The fate of the punished soul in Tartarus is thus like the lot of an unphilosophic person who distrusts all arguments and relies only on his senses. The experience of the soul in Tartarus is thus equivalent to the mortal who lives entirely through his senses, perceiving only the endless variation of the material world and mistrusting the reasonings and the soul which alone can lead it to the Truth.
Those who have committed crimes but may yet be reformed are cast out of Tartarus after a year’s cycle and into one of the rivers that flows past the Acherusian Lake, into Pyriphlegethon or Cocytus. Socrates gives some examples of such criminals, those who in a momentary fit of passion have killed someone or injured a parent, and he assigns the killers to Cocytus and the parent-beaters to Pyriphlegethon. These criminals remain in a cycle of punishment, floating along the river system back into Tartarus and then back out again the next year, until they can convince their victims to forgive them, at which point they are admitted into the Acherusian Lake, to undertake the same kind of purification allotted to those without such outstanding criminal records (parallel may be found also in Attic law, where the killer may be exempt from prosecution -and the relatives freed from the obligation of prosecution- if the killer is forgiven by the victim before he expires).
A few fortunate souls do not need a sojourn of purification on the Acherusian Lake, but the result of their judgment is an ascent to the higher realms. Only souls made pure by philosophy, that is, only those that have entirely freed themselves from the weightiness of materiality and its relative illusions, are able to rise to the heights of Olympos- as though released from a prison. Plato thus explains both the motifs of philosophy as a release from prison and as a separation from the body and the description of the results of a good judgment of the soul. These souls live on the surface of the true earth, where the air serves as water and aither as air. “Some dwelling inland, some living by the air, as we live by the sea, and some on islands surrounded by the air and lying close to the mainland.” Plato’s islands in the air are his version of the traditional Blessed Isles, and they share many of the same features found in the tradition: like the men of Hesiod’s golden race, they enjoy a beneficial climate and blissful existence that includes contact with the Gods. The souls purified by the philosophical pursuit of the unchanging and ideal Forms in this life go to an afterlife in a realm less subject to change, the same inhabited by the Gods. “Moreover, they have groves and temples of Gods, in which Gods are truly dwellers, and utterances and prophecies, and direct awareness of the Gods; and communion of that kind they experience face to face.”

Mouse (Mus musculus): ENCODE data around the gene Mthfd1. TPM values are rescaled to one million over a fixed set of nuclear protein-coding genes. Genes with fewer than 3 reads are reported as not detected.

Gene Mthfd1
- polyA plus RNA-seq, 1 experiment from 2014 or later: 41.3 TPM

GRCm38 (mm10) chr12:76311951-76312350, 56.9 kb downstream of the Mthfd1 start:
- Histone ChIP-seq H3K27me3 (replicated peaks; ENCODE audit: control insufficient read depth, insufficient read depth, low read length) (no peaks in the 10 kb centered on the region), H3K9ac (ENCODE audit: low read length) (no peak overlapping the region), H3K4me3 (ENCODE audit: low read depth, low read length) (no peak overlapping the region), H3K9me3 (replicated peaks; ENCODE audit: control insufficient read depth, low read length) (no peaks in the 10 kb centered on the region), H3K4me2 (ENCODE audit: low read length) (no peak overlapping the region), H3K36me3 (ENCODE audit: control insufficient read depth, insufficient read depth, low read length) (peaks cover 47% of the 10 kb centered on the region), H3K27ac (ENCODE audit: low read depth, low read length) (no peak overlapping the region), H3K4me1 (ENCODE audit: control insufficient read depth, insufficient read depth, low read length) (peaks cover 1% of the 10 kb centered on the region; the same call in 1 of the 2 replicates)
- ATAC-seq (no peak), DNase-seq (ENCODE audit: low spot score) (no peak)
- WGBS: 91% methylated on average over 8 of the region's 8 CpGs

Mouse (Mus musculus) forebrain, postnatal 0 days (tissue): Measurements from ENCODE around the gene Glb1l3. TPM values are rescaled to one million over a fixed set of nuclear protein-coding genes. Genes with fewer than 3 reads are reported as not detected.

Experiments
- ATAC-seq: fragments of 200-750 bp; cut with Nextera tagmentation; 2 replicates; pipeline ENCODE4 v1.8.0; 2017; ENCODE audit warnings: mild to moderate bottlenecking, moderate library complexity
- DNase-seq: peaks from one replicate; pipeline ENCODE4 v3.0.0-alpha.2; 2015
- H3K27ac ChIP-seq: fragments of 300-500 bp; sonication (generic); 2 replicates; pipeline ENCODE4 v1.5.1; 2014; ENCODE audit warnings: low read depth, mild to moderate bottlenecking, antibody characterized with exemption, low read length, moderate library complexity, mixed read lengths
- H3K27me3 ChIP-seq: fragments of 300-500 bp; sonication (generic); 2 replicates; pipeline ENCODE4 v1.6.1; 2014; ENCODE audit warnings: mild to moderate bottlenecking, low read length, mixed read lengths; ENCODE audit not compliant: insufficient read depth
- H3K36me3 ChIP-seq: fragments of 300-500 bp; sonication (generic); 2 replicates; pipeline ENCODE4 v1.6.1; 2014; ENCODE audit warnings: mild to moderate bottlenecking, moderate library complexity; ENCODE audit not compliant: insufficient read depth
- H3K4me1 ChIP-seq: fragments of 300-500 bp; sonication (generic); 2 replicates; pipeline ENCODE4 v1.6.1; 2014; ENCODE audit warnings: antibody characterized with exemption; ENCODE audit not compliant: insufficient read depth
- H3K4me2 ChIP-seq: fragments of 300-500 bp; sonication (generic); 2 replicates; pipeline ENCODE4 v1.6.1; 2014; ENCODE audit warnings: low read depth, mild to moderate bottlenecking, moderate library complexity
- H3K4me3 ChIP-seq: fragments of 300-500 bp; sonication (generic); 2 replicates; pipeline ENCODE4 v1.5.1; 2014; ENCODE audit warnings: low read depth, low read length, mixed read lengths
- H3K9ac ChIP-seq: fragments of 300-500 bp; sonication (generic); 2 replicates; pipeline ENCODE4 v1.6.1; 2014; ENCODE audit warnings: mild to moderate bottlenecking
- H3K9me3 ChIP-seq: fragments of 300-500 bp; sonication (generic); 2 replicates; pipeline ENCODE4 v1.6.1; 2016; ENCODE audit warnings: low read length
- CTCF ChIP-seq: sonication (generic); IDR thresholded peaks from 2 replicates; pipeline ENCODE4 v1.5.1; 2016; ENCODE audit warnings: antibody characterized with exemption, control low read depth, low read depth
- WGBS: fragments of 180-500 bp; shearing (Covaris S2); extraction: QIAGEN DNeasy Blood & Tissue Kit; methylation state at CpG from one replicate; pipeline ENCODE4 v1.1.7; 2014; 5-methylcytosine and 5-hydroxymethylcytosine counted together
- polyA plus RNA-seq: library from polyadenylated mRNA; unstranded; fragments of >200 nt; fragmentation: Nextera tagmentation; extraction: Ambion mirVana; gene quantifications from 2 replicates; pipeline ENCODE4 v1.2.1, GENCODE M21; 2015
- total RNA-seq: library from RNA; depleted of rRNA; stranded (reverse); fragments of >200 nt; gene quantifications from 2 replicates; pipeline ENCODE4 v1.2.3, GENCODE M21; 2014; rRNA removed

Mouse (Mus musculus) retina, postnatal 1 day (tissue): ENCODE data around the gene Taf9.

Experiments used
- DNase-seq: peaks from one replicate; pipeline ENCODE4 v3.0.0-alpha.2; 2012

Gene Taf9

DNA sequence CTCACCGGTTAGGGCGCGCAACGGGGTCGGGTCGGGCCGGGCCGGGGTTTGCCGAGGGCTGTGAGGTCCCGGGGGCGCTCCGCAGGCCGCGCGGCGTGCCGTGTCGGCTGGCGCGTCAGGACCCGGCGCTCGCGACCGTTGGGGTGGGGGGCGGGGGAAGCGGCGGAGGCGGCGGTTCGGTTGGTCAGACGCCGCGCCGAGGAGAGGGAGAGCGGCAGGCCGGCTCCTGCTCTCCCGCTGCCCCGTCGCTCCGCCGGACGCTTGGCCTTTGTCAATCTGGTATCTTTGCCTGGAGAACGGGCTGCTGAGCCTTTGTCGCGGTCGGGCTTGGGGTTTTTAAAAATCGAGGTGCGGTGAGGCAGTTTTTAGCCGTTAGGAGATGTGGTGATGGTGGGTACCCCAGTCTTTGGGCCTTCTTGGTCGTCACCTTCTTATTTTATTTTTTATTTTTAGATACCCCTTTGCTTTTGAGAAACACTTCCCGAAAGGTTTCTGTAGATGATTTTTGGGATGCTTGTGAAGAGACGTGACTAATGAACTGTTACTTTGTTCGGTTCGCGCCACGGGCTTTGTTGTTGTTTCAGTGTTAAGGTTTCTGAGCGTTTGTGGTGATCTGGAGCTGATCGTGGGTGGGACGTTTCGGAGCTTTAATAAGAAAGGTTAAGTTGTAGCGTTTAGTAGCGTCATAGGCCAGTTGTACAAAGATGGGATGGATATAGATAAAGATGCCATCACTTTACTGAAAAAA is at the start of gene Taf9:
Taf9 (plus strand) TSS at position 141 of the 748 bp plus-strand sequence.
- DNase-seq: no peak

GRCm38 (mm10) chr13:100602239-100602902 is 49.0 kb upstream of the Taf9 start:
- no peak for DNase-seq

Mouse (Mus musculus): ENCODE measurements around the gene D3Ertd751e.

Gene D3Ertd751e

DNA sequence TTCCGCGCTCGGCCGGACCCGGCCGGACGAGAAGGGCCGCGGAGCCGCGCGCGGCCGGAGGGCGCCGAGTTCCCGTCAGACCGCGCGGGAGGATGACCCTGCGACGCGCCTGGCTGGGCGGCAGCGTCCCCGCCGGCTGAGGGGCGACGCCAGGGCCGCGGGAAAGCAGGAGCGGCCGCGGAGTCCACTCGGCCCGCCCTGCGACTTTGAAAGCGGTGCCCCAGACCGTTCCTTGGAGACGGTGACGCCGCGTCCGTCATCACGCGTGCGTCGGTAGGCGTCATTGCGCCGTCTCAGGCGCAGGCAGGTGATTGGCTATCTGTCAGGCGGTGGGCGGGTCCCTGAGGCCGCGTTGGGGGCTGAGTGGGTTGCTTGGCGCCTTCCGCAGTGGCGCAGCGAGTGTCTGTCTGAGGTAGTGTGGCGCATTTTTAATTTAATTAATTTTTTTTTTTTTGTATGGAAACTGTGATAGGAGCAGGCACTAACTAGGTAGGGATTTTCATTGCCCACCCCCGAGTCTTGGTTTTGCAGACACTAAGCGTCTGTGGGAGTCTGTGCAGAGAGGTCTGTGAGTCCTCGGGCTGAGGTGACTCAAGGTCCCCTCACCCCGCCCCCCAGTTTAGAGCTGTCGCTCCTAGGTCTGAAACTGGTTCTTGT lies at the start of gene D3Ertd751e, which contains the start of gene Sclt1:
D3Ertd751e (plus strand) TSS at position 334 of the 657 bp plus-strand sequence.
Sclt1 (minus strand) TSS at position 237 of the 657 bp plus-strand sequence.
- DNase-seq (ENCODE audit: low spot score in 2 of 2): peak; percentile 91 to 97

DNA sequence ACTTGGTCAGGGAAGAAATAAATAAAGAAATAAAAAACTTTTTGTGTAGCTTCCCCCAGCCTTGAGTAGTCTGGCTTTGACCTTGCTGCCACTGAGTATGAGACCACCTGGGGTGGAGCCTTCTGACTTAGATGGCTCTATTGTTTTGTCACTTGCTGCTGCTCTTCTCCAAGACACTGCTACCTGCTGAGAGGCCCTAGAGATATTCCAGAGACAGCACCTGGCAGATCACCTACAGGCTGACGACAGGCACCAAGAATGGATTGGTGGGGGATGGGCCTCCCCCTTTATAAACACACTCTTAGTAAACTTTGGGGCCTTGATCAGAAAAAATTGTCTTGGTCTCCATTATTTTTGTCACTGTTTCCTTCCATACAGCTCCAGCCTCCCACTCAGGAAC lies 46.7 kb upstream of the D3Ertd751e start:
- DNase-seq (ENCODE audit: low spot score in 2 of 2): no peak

This realm, like the realm above the heavens in the Phaedrus, is so far beyond mortal experience that “of that place beyond the heavens none of our earthly poets has sung, and none shall sing worthily.”